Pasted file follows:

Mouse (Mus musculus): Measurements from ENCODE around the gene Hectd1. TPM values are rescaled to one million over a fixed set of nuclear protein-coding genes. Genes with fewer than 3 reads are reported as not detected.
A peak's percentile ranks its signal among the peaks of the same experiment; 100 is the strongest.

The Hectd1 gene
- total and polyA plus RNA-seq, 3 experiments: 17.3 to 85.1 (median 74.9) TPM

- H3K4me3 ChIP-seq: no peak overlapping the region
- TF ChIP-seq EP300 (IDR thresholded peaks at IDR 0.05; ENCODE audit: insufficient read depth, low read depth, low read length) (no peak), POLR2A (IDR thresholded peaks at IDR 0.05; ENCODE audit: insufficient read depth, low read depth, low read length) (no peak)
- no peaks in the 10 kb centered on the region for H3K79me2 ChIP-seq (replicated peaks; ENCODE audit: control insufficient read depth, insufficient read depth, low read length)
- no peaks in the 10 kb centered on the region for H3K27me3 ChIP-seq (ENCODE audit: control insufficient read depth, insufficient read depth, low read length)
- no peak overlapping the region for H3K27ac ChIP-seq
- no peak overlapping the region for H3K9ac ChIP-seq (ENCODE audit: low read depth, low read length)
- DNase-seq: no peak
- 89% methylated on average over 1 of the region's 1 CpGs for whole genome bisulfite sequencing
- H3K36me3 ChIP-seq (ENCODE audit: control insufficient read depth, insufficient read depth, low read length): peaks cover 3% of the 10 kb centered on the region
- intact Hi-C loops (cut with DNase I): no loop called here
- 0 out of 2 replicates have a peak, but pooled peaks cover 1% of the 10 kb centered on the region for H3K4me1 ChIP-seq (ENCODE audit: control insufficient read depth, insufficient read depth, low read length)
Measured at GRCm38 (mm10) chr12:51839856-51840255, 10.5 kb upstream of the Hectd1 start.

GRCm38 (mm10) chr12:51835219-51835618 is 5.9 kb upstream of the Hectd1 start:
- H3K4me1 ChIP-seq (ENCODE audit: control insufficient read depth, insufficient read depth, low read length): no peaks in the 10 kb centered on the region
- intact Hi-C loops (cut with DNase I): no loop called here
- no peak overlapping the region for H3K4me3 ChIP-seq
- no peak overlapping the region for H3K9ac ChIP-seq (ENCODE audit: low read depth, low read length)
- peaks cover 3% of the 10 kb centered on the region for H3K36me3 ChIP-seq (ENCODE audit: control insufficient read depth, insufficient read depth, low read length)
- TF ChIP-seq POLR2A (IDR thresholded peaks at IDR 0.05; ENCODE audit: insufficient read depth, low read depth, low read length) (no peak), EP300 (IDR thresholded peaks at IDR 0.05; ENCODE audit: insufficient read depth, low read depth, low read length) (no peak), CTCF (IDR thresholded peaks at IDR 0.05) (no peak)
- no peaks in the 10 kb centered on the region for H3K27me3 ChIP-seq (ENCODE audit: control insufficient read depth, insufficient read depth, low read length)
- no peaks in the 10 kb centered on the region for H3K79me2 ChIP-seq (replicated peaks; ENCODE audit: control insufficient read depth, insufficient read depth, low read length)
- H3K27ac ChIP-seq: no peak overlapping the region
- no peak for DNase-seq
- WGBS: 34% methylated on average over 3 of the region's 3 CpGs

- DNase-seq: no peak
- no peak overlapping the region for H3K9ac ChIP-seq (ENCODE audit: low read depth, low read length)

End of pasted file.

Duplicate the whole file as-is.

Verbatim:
Mouse (Mus musculus): Measurements from ENCODE around the gene Hectd1. TPM values are rescaled to one million over a fixed set of nuclear protein-coding genes. Genes with fewer than 3 reads are reported as not detected.
A peak's percentile ranks its signal among the peaks of the same experiment; 100 is the strongest.

The Hectd1 gene
- total and polyA plus RNA-seq, 3 experiments: 17.3 to 85.1 (median 74.9) TPM

- H3K4me3 ChIP-seq: no peak overlapping the region
- TF ChIP-seq EP300 (IDR thresholded peaks at IDR 0.05; ENCODE audit: insufficient read depth, low read depth, low read length) (no peak), POLR2A (IDR thresholded peaks at IDR 0.05; ENCODE audit: insufficient read depth, low read depth, low read length) (no peak)
- no peaks in the 10 kb centered on the region for H3K79me2 ChIP-seq (replicated peaks; ENCODE audit: control insufficient read depth, insufficient read depth, low read length)
- no peaks in the 10 kb centered on the region for H3K27me3 ChIP-seq (ENCODE audit: control insufficient read depth, insufficient read depth, low read length)
- no peak overlapping the region for H3K27ac ChIP-seq
- no peak overlapping the region for H3K9ac ChIP-seq (ENCODE audit: low read depth, low read length)
- DNase-seq: no peak
- 89% methylated on average over 1 of the region's 1 CpGs for whole genome bisulfite sequencing
- H3K36me3 ChIP-seq (ENCODE audit: control insufficient read depth, insufficient read depth, low read length): peaks cover 3% of the 10 kb centered on the region
- intact Hi-C loops (cut with DNase I): no loop called here
- 0 out of 2 replicates have a peak, but pooled peaks cover 1% of the 10 kb centered on the region for H3K4me1 ChIP-seq (ENCODE audit: control insufficient read depth, insufficient read depth, low read length)
Measured at GRCm38 (mm10) chr12:51839856-51840255, 10.5 kb upstream of the Hectd1 start.

GRCm38 (mm10) chr12:51835219-51835618 is 5.9 kb upstream of the Hectd1 start:
- H3K4me1 ChIP-seq (ENCODE audit: control insufficient read depth, insufficient read depth, low read length): no peaks in the 10 kb centered on the region
- intact Hi-C loops (cut with DNase I): no loop called here
- no peak overlapping the region for H3K4me3 ChIP-seq
- no peak overlapping the region for H3K9ac ChIP-seq (ENCODE audit: low read depth, low read length)
- peaks cover 3% of the 10 kb centered on the region for H3K36me3 ChIP-seq (ENCODE audit: control insufficient read depth, insufficient read depth, low read length)
- TF ChIP-seq POLR2A (IDR thresholded peaks at IDR 0.05; ENCODE audit: insufficient read depth, low read depth, low read length) (no peak), EP300 (IDR thresholded peaks at IDR 0.05; ENCODE audit: insufficient read depth, low read depth, low read length) (no peak), CTCF (IDR thresholded peaks at IDR 0.05) (no peak)
- no peaks in the 10 kb centered on the region for H3K27me3 ChIP-seq (ENCODE audit: control insufficient read depth, insufficient read depth, low read length)
- no peaks in the 10 kb centered on the region for H3K79me2 ChIP-seq (replicated peaks; ENCODE audit: control insufficient read depth, insufficient read depth, low read length)
- H3K27ac ChIP-seq: no peak overlapping the region
- no peak for DNase-seq
- WGBS: 34% methylated on average over 3 of the region's 3 CpGs

- DNase-seq: no peak
- no peak overlapping the region for H3K9ac ChIP-seq (ENCODE audit: low read depth, low read length)